Whether you are buying a vacation home for fun or profit, knowing where to buy is key.
If you choose to use it primarily as an investment property, you may want it near a popular travel destination. If you need a playhouse during your down times, you may want an easy-to-access retreat that comes with nearby activities, events and attractions you enjoy.
And there are always a of host of personal considerations and decisions to make when choosing your vacation home.
Helping remove some of that initial legwork, Woonsocket, RI-based NeighborhoodScout is the latest online service to come up with some top spots that could narrow your list of locations.
The Net-based neighborhood matching service's "2004 Top Towns To Buy A Vacation Home" whittled down 23,000 coastal and Rocky Mountain locations to find emerging vacation home locales and came up with a set of 30 towns -- 10 in each of three regions.
"People often want to buy a vacation home, but finding a top-quality area that's still affordable, yet promises to be a good investment years from now, can take tremendous effort," said Andrew Schiller, a geographer and president of Location Inc., NeighborhoodScout's parent company.
The finds are based on a host of factors, including peace and quiet, safety from crime, educated neighbors, excellent public schools, affordability and an enviable mix of rental properties and owner-occupied homes.
"These are the hidden gems. They are towns that combine beautiful settings with affordability and community attributes that, historically, translate into long-term investment value for homeowners," Schiller said.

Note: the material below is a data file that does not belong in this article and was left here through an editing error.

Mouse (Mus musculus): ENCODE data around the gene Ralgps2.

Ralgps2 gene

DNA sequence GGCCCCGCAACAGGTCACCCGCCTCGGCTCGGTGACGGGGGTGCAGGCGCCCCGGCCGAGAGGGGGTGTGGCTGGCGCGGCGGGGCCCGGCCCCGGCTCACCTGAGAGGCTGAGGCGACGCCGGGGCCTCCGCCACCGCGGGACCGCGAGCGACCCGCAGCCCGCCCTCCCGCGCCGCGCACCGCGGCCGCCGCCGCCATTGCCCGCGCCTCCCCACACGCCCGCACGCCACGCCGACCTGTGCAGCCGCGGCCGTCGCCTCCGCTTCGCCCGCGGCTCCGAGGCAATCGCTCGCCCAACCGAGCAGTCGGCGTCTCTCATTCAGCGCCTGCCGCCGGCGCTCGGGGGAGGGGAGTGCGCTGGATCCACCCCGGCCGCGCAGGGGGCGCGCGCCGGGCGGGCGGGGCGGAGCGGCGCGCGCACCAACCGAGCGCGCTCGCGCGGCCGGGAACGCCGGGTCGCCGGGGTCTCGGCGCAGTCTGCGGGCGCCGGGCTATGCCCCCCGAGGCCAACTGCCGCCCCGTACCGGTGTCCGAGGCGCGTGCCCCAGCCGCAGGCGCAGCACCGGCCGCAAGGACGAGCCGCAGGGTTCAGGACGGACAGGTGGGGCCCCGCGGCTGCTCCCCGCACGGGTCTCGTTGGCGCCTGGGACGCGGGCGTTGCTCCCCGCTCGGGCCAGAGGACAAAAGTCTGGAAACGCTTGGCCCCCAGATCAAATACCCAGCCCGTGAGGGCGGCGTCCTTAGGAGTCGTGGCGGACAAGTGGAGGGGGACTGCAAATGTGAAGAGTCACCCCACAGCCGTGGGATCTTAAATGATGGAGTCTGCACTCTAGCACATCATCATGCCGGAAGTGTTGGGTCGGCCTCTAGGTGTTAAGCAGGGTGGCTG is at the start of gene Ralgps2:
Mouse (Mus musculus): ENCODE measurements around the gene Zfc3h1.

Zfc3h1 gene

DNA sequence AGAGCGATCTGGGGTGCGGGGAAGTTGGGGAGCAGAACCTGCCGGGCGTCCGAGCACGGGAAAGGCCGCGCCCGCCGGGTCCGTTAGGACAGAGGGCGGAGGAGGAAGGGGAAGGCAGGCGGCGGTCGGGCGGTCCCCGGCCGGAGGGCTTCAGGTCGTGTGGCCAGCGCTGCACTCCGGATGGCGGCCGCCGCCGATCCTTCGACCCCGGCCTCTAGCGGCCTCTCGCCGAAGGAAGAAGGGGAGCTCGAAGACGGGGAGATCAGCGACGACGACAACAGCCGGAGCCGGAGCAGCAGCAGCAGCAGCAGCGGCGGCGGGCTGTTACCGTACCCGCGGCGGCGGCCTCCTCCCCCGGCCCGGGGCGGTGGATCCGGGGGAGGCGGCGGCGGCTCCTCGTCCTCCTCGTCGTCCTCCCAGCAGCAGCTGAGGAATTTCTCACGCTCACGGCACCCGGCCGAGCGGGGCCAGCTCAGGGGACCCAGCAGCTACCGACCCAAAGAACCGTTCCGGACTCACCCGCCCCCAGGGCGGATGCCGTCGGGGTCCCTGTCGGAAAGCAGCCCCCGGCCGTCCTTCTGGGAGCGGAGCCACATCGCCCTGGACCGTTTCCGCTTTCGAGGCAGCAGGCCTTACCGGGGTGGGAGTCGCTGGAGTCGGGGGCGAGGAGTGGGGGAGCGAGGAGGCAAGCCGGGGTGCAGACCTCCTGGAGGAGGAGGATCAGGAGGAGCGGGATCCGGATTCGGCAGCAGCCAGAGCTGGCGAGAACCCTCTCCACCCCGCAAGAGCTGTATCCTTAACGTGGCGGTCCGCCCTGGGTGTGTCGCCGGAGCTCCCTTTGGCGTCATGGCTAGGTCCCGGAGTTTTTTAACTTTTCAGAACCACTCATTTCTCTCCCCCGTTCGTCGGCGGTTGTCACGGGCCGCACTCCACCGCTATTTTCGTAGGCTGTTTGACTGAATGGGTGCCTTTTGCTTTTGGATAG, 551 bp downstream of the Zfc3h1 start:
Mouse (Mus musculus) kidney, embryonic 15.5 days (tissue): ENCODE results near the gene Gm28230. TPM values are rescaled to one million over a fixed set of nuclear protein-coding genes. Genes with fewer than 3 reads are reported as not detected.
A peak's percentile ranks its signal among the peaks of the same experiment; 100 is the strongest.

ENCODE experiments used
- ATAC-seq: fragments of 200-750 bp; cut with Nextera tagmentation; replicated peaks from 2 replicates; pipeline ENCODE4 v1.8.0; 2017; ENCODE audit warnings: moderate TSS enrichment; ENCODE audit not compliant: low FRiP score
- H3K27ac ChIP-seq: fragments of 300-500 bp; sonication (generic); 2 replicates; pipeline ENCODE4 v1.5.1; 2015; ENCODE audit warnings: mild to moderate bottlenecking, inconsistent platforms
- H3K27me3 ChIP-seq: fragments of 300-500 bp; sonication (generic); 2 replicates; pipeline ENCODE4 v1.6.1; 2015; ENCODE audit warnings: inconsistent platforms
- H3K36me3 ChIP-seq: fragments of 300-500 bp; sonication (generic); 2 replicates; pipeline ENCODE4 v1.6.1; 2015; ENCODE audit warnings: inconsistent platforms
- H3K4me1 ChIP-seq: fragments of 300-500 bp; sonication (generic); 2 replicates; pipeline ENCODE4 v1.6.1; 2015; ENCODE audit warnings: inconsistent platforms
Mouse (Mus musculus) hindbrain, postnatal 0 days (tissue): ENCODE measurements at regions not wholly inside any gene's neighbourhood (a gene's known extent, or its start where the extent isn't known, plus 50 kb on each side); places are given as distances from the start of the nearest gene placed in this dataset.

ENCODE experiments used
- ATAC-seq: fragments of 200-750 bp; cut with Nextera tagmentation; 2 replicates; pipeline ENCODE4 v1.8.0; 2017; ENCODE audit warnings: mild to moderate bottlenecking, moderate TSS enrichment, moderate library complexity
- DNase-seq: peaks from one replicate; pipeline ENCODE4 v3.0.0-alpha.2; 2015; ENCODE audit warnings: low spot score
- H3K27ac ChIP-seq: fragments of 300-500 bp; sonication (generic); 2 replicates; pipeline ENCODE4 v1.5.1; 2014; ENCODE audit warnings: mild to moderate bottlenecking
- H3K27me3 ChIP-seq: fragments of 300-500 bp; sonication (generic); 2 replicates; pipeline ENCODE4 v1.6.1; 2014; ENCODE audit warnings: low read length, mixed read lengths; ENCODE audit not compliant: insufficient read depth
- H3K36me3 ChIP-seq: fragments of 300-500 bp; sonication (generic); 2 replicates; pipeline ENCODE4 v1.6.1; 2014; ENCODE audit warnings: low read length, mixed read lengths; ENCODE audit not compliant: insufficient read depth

Keep in mind, the list was compiled without your specific needs in mind and the list is missing many attractive locations in the nation's interior.
Because of that, some or all of these towns may not be for you.
Experts suggest buying vacation homes located within a comfortable travel time or distance. Ideally it's best to limit yourself to a few hours traveling time -- either by car or plane.
Vacation homes too far away become too expensive to reach and may not get enough use to justify the cost of an owner-occupied home. Investors looking to rent vacation homes may find properties too far away troublesome to manage and end up spending as much as half the rent on local management.
Before you buy, rent in the area for a season or travel there often to get a feel for both the task of traveling and the town. While there, check with the locals to see what they like and dislike about the area and don't forget to contact a real estate professional who lives in the area, is familiar with it and can be another set of eyes and ears.
Also check the location for the activities you personally enjoy -- shopping, night life, recreation, culture, and others. The more activities the better for you when you stay there, the better the potential for renting the property at a decent rate, and the better possibility you'll be able to sell it at a profitable price later if your plans including selling.
Finally, be sure to check the area for the type of neighborhood or community you desire. A gated community, a planned development of single-family homes or an resale urban condo, are just a few types you may want to consider.
To get you started, here are NeighborhoodScout's picks:
2004 Top Towns To Buy A Vacation Home